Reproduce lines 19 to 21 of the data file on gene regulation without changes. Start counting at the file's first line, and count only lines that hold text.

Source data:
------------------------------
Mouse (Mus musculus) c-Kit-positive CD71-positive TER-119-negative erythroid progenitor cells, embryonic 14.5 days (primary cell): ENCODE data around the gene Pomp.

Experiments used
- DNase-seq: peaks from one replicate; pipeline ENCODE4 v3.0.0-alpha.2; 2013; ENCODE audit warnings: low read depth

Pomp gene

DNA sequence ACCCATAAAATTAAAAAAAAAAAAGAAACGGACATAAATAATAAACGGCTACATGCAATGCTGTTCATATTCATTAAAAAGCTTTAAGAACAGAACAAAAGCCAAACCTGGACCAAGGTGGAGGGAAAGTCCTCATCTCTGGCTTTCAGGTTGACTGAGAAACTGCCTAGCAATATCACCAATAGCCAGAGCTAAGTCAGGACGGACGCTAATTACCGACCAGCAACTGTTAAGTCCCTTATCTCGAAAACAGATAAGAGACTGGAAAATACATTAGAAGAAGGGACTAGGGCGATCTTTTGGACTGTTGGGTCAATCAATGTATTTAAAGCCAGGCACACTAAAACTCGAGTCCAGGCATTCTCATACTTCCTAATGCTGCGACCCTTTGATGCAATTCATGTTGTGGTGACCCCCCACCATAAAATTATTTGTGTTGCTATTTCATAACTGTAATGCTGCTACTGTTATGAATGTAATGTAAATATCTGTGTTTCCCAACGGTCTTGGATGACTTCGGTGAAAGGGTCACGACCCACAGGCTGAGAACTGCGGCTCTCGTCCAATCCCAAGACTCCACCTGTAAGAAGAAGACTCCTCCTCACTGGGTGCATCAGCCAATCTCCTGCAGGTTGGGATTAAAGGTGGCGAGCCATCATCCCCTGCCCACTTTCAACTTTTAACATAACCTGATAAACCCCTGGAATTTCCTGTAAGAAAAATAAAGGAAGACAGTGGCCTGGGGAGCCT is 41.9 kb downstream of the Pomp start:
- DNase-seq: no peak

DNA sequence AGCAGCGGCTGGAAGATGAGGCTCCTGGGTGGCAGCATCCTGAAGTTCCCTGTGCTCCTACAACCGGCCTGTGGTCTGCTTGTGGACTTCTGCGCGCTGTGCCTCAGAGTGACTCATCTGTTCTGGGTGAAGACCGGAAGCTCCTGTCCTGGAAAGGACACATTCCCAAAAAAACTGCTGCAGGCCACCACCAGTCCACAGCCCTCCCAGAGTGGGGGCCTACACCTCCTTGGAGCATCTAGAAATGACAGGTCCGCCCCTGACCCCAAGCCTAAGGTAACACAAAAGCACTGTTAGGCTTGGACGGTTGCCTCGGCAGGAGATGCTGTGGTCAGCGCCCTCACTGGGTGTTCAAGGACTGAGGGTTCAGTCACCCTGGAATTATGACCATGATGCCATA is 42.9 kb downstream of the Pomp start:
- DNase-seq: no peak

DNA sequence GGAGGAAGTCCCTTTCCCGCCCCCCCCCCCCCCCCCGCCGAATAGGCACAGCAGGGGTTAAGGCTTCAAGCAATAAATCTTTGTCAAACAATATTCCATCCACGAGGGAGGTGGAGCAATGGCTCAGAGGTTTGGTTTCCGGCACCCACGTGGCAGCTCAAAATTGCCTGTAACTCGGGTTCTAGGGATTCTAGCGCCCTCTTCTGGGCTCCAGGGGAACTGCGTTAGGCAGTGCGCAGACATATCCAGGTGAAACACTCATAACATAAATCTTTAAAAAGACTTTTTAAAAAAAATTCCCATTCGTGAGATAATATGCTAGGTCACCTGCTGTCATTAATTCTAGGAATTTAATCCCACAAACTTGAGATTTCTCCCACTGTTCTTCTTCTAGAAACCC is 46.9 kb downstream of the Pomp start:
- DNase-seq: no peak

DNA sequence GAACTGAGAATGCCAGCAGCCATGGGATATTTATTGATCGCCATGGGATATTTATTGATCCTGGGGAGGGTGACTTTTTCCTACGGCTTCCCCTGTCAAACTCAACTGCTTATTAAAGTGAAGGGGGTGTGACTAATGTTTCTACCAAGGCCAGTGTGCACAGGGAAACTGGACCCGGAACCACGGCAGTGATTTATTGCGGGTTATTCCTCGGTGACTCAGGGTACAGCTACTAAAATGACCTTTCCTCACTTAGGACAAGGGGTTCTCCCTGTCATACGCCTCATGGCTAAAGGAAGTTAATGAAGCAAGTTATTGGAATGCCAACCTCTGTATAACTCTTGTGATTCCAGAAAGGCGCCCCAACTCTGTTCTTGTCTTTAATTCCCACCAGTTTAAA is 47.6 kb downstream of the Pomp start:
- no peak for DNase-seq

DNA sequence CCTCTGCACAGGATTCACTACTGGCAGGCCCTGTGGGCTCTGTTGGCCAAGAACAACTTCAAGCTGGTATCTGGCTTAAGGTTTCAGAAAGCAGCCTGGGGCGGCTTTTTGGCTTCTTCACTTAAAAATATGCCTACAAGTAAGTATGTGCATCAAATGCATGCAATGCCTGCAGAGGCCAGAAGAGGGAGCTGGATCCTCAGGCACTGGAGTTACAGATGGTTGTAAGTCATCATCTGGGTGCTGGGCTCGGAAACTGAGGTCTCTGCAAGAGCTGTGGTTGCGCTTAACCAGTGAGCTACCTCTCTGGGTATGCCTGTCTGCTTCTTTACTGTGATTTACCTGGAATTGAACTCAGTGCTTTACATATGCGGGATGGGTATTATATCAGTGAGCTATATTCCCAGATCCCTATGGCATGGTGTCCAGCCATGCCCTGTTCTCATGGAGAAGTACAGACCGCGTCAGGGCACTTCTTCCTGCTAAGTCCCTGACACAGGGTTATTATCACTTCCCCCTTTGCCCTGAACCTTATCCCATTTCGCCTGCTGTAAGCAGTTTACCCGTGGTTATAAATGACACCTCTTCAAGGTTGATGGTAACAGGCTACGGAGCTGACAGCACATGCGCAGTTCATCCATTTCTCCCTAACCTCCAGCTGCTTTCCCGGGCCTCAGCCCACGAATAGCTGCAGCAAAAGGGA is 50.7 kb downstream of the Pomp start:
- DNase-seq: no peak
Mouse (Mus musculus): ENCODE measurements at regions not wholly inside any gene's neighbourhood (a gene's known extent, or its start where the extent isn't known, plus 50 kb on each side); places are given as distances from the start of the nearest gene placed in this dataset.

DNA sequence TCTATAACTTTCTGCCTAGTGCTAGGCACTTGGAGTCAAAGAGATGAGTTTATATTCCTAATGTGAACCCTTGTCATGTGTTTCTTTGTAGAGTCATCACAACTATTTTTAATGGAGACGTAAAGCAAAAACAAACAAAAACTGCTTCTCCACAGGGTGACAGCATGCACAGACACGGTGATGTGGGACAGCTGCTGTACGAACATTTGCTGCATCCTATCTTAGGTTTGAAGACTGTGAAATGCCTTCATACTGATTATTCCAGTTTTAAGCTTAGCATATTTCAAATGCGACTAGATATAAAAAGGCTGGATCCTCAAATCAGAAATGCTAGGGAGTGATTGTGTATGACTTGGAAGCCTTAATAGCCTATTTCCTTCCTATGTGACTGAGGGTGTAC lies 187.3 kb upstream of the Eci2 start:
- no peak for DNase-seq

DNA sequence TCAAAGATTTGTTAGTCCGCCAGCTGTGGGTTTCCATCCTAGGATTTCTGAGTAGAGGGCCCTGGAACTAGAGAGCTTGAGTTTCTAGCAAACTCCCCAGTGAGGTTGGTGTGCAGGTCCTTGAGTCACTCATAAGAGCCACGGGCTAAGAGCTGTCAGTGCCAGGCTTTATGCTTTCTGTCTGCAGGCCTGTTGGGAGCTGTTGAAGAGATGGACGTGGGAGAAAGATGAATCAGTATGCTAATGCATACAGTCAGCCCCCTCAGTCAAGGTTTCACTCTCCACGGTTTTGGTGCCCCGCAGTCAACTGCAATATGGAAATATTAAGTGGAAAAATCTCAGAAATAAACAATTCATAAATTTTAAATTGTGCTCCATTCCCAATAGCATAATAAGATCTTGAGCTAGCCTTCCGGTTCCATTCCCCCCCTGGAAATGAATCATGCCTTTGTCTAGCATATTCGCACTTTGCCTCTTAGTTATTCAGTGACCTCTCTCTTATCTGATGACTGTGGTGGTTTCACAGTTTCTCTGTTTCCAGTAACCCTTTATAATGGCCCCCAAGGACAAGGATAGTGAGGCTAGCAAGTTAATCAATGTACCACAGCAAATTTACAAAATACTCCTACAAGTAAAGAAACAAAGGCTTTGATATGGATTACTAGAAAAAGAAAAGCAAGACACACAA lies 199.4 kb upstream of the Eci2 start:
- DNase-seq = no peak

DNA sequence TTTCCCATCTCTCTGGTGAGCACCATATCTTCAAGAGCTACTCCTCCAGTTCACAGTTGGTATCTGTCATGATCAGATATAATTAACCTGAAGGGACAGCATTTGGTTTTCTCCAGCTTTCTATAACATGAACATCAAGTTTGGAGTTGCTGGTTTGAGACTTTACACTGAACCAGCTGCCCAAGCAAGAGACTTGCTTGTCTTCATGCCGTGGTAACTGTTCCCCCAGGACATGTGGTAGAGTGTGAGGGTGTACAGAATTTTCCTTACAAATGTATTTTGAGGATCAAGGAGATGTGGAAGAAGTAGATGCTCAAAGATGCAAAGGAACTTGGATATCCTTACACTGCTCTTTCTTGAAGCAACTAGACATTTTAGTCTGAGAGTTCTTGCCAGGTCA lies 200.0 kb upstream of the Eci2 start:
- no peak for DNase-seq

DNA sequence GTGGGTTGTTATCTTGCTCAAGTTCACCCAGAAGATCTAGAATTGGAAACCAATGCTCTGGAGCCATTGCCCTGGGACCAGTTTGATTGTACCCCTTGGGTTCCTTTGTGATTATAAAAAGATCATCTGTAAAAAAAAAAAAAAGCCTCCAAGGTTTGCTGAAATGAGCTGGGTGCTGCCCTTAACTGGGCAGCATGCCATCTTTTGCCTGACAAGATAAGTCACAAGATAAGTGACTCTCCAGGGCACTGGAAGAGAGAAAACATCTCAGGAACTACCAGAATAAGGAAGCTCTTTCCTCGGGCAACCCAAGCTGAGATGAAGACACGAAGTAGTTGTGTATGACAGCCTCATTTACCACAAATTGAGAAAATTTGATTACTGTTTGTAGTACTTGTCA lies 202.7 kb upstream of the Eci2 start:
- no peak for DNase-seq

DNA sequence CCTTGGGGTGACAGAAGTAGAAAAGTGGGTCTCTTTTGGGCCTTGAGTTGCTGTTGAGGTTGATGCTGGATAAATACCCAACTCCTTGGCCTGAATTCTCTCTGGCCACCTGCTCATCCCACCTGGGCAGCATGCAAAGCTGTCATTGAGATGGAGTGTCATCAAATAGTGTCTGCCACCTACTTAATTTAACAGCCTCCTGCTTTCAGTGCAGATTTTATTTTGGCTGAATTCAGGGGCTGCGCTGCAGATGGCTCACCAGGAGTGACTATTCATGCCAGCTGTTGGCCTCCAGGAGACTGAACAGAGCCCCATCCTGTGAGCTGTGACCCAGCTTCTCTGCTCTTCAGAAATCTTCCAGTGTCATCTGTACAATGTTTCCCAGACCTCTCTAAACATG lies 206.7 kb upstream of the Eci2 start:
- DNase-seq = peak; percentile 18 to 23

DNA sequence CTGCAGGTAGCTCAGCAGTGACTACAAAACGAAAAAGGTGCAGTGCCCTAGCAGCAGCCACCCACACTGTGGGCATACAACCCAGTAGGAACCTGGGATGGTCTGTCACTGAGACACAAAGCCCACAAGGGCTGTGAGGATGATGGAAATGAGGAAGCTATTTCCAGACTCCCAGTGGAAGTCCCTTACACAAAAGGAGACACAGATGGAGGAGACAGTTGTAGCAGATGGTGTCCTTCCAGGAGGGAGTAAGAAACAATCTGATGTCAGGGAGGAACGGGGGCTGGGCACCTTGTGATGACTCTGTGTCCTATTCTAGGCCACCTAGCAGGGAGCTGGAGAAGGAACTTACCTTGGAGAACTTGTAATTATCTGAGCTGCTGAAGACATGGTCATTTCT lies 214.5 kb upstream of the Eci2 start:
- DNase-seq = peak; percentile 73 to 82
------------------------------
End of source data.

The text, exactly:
- DNase-seq = no peak

DNA sequence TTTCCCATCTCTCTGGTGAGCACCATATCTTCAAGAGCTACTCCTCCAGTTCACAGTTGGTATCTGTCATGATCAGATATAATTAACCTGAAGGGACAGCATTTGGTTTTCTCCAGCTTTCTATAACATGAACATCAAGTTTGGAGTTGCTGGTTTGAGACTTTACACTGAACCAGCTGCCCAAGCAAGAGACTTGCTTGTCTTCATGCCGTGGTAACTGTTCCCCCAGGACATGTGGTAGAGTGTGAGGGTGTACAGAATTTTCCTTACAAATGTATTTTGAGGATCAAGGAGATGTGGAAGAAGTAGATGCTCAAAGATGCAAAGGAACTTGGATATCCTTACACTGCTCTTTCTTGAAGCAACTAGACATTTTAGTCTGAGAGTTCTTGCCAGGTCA lies 200.0 kb upstream of the Eci2 start:
- no peak for DNase-seq